The word I most readily associate with Jens Lekman is "charm." Everything about the unusual Swedish singer-songwriter exudes charisma, from the coy, confident way he carries himself to lyrics that bare his soul without overbearing me. He has this way of blending bluntness and subtlety in his songs ("She said that we were just make-believe/ But I thought she said maple leaves"), and he can communicate a sense of humor and a profound sense of sadness at once without compromising either. His music, a pop collage equal parts modern and classic, explodes with charm too. A tendency to wear his influences on his sleeve-Morrissey, Jonathan Richman, Magnetic Fields, Belle and Sebastian-somehow doesn't detract from the incredibly personalized vision he conveys on his records.

The word I most readily associate with Jens Lekman is "charm." Everything about the unusual Swedish singer-songwriter exudes charisma, from the coy, confident way he carries himself to lyrics that bare his soul without overbearing me. He has this way of blending bluntness and subtlety in his songs ("She said that we were just make-believe/ But I thought she said maple leaves"), and he can communicate a sense of humor and a profound sense of sadness at once without compromising either. His music, a pop collage equal parts modern and classic, explodes with charm too. A tendency to wear his influences on his sleeve—Morrissey, Jonathan Richman, Magnetic Fields, Belle and Sebastian—somehow doesn't detract from the incredibly personalized vision he conveys on his records.

The man has a gift, and it was on full display last night at the Wexner Center's black box. Lekman and his all-female band (plus a guy* who triggered samples from his laptop) bounded through his three-album catalog. There was, of course, a little preference toward tracks from the newish Night Falls Over Kortedala, but plenty of solid older selections such as "Black Cab," "Maple Leaves," "You Are the Light" and "A Higher Power" made the cut as well.

It's easy to imagine Lekman entertaining friends in a living room for hours; one gets the impression that he'd shine brightest in that context. But he did just fine on the Wexner stage. As Lekman let loose with his distinguished croon and showed off a surprising level of guitar skill, the band and the computer lent pomp and circumstance to his songs. A bassist and drummer provided the power; a cellist and violin player added the grace. One occasional but highly irritating snag: Sometimes the band's rhythm would get out of whack with the steady, pre-recorded samples—not much, but just enough to notice. It bugged me enough that I think I probably enjoyed Lekman's fine performance less than everybody else in the audience, most of whom were trading gushing reviews after the show.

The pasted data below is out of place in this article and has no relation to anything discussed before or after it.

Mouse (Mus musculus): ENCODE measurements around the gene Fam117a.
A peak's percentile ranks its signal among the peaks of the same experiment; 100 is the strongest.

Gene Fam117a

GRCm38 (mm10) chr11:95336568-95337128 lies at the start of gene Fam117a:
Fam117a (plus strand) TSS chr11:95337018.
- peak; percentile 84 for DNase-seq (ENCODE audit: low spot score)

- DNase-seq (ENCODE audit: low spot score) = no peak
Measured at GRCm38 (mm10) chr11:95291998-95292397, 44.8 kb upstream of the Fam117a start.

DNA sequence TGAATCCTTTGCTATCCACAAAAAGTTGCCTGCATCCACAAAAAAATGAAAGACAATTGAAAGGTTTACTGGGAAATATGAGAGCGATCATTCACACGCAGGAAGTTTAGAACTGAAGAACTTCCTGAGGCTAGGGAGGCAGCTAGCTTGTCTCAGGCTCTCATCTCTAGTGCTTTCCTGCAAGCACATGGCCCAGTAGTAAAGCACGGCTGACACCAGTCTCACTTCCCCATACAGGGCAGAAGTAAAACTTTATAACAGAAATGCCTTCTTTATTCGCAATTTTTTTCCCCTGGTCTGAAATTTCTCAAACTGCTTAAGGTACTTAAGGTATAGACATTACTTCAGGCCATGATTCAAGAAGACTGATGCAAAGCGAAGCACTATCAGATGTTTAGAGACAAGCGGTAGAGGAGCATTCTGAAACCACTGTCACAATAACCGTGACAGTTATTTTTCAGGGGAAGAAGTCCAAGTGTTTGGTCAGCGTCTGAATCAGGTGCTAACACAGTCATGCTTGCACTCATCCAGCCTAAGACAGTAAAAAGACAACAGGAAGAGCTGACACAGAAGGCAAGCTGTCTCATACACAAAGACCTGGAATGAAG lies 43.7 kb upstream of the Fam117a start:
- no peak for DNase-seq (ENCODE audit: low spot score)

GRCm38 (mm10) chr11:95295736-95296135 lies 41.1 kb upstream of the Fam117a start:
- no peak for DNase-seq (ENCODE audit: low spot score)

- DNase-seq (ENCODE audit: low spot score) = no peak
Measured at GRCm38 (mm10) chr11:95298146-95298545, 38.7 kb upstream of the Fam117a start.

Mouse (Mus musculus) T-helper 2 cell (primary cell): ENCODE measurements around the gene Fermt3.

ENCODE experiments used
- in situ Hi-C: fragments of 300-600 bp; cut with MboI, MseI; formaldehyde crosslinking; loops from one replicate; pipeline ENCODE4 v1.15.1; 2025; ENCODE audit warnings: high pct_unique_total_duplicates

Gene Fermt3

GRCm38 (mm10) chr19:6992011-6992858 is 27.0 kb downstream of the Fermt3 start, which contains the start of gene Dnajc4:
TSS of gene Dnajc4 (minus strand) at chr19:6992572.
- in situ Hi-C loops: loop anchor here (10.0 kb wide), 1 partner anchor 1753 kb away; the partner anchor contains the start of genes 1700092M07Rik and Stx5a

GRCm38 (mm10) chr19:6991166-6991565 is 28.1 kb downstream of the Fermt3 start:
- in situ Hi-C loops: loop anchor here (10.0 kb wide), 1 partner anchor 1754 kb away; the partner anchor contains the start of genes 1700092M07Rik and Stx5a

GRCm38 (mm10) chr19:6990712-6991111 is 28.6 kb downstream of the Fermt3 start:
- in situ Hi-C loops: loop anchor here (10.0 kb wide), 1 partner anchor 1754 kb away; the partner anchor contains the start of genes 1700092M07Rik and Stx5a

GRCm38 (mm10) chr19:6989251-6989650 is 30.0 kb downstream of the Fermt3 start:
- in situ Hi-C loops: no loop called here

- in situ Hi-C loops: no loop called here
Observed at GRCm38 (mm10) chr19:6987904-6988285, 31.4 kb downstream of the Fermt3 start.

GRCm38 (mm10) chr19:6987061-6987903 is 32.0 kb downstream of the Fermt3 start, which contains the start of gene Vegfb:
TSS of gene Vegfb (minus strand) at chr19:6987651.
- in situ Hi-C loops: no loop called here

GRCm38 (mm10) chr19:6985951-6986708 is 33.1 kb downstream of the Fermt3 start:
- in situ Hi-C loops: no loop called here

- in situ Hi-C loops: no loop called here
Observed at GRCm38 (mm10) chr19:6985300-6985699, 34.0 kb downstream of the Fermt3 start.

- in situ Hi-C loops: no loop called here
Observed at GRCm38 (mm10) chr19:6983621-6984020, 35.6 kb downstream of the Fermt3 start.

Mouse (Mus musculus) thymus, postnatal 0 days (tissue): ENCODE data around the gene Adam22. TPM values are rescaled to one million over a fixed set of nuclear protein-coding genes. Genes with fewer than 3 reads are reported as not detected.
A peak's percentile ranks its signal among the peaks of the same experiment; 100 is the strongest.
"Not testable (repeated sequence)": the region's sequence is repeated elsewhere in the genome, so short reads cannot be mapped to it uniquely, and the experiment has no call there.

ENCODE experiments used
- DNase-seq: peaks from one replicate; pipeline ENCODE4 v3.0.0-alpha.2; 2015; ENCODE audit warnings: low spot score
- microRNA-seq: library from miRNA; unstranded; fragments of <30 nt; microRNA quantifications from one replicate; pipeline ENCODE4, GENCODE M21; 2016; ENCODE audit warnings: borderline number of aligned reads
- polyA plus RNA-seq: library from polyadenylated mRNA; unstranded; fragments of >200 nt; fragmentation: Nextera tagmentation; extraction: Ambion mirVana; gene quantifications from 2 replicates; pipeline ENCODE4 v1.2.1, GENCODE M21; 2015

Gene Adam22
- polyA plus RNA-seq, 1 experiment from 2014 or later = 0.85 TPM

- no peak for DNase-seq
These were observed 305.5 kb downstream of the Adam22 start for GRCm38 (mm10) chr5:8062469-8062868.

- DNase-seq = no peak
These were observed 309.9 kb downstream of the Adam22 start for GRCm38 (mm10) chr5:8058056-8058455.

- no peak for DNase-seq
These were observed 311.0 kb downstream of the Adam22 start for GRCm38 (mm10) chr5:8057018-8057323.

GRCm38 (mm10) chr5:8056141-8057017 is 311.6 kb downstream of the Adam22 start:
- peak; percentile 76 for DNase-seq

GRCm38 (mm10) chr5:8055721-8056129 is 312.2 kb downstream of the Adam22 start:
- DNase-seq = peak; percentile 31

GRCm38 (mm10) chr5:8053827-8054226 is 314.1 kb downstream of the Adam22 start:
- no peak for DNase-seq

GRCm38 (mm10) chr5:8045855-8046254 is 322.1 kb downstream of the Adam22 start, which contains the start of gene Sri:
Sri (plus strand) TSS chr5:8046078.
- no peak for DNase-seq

Perhaps the best part of the show was getting to hear Lekman's stories about his songs. I knew the basics behind "A Postcard to Nina": Jens goes to Berlin to visit his friend Nina, only to discover that she needs him to pose as her fiance so her traditionalist father doesn't find out about her lesbian lover. But hearing him retell the story in detail added even further depth to the tale, even lending emotional power to what seemed like a cute, funny tale. Even more touching was the background on "Shirin," Lekman's ode to his former hairstylist in Gothenburg's run-down Kortedala district.

The most disappointing part, aside from the occasional rhythmic discord, was that the show's most magical moment came in the second song. Lekman ditched his guitar in favor of a keyboard and led the band through a rousing rendition of "The Opposite of Hallelujah." Near the song's conclusion, the singer stepped in front of his keyboard to finger-conduct a sample from "Give Me Just a Little More Time," then let the canned track give way to a beautiful full-band climax led by the string section. It was a glorious peak, but peaking early is never good.

That's not to say the rest of the show was a letdown, exactly. The band played great song after great song, Lekman told his stories and the crowd was wowed. The whistle-filled solo take on "Friday Night at the Drive-In Bingo" was an excellent cap on the night, one last reminder of Lekman's allure and what a wonderful time it would be were he ever to show up at your campfire, guitar in hand.

*Originally, my review said the man with the laptop was the guy from opening act Honeydrips. As a commenter pointed out, this was a different musician.